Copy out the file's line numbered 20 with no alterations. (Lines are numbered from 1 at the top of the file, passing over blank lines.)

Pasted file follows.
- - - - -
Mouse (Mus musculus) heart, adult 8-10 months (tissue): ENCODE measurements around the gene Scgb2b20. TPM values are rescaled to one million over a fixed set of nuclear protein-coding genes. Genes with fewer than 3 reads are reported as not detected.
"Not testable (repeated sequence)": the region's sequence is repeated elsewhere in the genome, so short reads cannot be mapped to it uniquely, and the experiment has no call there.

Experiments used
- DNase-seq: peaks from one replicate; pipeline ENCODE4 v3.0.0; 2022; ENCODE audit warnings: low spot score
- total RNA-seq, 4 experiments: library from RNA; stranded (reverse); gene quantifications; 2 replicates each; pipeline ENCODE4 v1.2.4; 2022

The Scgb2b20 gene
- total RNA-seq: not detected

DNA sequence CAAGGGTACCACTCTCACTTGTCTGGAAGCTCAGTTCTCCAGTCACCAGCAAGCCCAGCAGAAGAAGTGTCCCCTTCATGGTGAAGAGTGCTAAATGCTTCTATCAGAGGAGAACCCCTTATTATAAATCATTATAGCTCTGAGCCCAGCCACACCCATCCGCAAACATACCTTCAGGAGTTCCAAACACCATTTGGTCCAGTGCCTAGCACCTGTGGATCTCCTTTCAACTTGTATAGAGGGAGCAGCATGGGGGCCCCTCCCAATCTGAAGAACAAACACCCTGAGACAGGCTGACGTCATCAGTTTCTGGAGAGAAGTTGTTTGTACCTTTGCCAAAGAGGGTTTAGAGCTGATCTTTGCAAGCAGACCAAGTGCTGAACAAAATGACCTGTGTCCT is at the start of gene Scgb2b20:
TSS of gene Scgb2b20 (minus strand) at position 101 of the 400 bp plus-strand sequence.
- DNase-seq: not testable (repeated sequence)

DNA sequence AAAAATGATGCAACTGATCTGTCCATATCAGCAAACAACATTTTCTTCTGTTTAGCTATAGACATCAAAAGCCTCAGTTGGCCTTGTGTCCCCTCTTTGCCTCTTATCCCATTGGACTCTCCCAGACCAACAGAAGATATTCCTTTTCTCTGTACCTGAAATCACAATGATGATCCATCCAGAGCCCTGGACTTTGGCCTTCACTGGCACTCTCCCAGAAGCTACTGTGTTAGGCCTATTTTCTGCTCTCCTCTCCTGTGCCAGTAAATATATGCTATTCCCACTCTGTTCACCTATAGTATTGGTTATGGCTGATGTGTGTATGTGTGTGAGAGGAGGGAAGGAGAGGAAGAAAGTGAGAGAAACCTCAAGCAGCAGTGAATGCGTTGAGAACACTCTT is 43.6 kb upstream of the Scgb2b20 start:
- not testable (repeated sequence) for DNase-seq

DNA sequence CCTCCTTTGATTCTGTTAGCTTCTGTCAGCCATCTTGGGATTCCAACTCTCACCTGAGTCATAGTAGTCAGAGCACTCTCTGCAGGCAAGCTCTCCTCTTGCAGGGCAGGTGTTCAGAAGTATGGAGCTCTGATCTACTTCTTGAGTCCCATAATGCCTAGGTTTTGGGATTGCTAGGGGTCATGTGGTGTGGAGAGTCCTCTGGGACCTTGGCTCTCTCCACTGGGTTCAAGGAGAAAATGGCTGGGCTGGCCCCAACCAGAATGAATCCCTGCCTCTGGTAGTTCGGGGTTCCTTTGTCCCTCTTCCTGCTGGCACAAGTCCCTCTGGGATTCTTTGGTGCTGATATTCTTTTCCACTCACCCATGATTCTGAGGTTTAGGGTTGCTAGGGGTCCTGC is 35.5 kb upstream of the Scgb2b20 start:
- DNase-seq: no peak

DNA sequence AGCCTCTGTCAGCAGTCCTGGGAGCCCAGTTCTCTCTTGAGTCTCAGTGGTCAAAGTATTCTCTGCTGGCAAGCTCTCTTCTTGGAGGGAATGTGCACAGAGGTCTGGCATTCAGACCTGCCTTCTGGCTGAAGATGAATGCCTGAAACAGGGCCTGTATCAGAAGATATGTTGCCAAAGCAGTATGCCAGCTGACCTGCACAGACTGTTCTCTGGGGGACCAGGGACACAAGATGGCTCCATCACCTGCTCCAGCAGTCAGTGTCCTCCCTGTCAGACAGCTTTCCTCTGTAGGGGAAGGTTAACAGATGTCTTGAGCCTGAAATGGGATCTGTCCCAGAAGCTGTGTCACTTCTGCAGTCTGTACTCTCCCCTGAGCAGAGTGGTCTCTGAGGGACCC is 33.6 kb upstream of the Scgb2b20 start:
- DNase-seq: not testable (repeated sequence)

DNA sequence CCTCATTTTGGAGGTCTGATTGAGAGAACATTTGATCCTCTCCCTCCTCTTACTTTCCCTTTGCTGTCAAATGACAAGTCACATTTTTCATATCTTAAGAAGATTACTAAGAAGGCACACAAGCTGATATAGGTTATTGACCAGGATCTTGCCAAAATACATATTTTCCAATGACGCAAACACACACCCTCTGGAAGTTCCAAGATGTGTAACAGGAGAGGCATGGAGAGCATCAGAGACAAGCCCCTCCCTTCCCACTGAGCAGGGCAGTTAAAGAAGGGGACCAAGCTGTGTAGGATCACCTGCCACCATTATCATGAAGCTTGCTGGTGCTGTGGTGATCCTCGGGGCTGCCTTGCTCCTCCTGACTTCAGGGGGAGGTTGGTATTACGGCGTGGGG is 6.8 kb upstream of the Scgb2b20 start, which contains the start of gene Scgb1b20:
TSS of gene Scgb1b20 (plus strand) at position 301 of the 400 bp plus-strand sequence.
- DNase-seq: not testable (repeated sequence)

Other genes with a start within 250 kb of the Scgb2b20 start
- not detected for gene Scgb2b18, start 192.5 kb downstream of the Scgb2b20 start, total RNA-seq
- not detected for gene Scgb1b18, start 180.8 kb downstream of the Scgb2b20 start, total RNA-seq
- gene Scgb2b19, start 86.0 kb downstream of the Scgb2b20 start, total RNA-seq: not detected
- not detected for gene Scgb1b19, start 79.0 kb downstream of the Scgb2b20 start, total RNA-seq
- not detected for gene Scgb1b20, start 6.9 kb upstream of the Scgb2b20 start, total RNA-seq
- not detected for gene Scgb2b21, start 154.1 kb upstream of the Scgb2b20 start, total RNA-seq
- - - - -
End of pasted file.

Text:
Other genes with a start within 250 kb of the Scgb2b20 start